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February 29, 2012

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Technology can enhance learning

IF it was not for an opportunity in 2003 that brought him to Wuhan, Hubei Province, to teach English for six months, Christopher Westcott would have been an office clerk in the IT department of a big multinational accounting firm in Chicago.

"It is an inner calling for me to be a teacher, though I took a detour in that firm many years ago," says the 37-year-old IT teacher in Yew Chung International School of Shanghai's Pudong campus, where he has been teaching for almost four years.

"Teaching is a lifestyle. It is not something I can just quit doing when I go home. Students, lesson plans and assessments are always being worked on," he says. "That is something I miss from my old IT work where I could leave work at work and not think about it until the next day. But as an educator, I am a stakeholder in the fabric of society that nurtures the development of knowledge, and at an international school, this is at a global level."

In 1997 after the Mathematics BA holder received his shiny new license to teach, he started working for Deloitte in its IT department in Chicago.

He was planning to stay in the IT field until he took a leave to teach English for a half year in China.

"I fell in love with China, and fell in love with teaching again," he recalls. "If anything, the trip caused a return to my original calling as a teacher. Nine year later, I am still here in China, and I am still teaching."

Everyday life for an IT teacher is busy. As an ICT (Information and Communication Technology) integrationist and educator, Westcott juggles multiple schedules, his own and the schedules built around the computer labs.

He teaches IGCSE (International General Certificate of Secondary Education) ICT, preparing the students for an externally assessed exam from Cambridge.

He gives lessons on Information and Communication Technology, and also serves as a technology integrationist for the team of teachers. He offers application support, exploring programs and websites that are not just Microsoft Office and Google Search, but in the likes of Pages, Photoshop, Prezi or the utilization of the school's online library databases.

"I also attend weekly department meetings, and discuss with teachers their upcoming units," he says. "As partners in the process, we brainstorm ways we can integrate the technology we have into the objectives of their subject, usually in ways that prepare the students to communicate the information they have learned in effective ways."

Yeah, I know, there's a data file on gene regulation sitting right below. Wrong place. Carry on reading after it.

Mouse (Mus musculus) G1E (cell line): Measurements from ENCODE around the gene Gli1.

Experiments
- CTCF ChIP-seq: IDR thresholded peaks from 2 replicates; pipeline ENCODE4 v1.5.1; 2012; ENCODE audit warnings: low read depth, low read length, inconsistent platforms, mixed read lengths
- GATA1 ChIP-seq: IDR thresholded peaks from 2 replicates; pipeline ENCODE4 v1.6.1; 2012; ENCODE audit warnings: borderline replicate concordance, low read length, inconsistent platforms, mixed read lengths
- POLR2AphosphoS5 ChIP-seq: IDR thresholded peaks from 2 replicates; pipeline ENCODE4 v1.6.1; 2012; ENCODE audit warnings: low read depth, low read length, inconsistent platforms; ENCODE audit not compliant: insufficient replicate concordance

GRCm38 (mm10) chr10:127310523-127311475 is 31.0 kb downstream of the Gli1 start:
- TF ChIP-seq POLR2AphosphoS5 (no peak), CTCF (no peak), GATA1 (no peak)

In between teaching and partnering with teachers, he is involved in many ICT related projects and initiatives such as yearbook, grade book development, the merit and demerit process, website resources and department planning.

"My job keeps me busy, but I just love it. I love being a teacher and love being with my students," he says. "I live for those moments when students see how they can use a new tool of technology to communicate in a creative or personalized way, or when a fellow teacher decides they will change a way something is taught because they found a more effective way to do so through technology."

Westcott has headed and joined many of the school's IT projects.

He transitioned the Pudong secondary school from teaching technology in a stand-alone classroom to teaching technology in authentic situations found in all subjects.

He created the school's official grade book they have been using for two years and also helped lead the setup of the school's electronic merit & demerit system, working with the school's IT department.

"I am currently helping the school's Yearbook Committee create the Yearbook without an outside vendor using InDesign, something I am learning more about myself. As an educator, we model the fact we never stop learning," Westcott says.

In spite of the rapid development in technology, Westcott thinks teaching and learning has not changed, but the number of ways we can teach and learn has.

"As an educator and technology coach, I realize that not all tools are for everyone, but believe there are enough technology options that work for every subject, teacher and student," he says.


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